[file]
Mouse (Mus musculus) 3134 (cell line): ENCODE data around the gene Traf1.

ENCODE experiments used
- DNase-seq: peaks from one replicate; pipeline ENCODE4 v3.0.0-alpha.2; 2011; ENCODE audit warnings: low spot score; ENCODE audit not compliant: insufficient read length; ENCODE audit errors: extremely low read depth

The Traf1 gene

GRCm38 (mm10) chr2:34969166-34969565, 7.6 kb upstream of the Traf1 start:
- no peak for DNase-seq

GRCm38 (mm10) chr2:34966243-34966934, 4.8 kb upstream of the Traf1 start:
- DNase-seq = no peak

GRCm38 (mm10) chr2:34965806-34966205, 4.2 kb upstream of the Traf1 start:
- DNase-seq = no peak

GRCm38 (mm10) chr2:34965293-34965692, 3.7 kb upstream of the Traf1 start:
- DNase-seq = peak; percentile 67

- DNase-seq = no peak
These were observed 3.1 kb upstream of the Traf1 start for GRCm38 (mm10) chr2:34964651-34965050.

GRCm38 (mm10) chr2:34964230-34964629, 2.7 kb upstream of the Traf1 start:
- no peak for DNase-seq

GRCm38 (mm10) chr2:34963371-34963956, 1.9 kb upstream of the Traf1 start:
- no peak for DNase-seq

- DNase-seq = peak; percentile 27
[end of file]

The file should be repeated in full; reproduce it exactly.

Mouse (Mus musculus) 3134 (cell line): ENCODE data around the gene Traf1.

ENCODE experiments used
- DNase-seq: peaks from one replicate; pipeline ENCODE4 v3.0.0-alpha.2; 2011; ENCODE audit warnings: low spot score; ENCODE audit not compliant: insufficient read length; ENCODE audit errors: extremely low read depth

The Traf1 gene

GRCm38 (mm10) chr2:34969166-34969565, 7.6 kb upstream of the Traf1 start:
- no peak for DNase-seq

GRCm38 (mm10) chr2:34966243-34966934, 4.8 kb upstream of the Traf1 start:
- DNase-seq = no peak

GRCm38 (mm10) chr2:34965806-34966205, 4.2 kb upstream of the Traf1 start:
- DNase-seq = no peak

GRCm38 (mm10) chr2:34965293-34965692, 3.7 kb upstream of the Traf1 start:
- DNase-seq = peak; percentile 67

- DNase-seq = no peak
These were observed 3.1 kb upstream of the Traf1 start for GRCm38 (mm10) chr2:34964651-34965050.

GRCm38 (mm10) chr2:34964230-34964629, 2.7 kb upstream of the Traf1 start:
- no peak for DNase-seq

GRCm38 (mm10) chr2:34963371-34963956, 1.9 kb upstream of the Traf1 start:
- no peak for DNase-seq

- DNase-seq = peak; percentile 27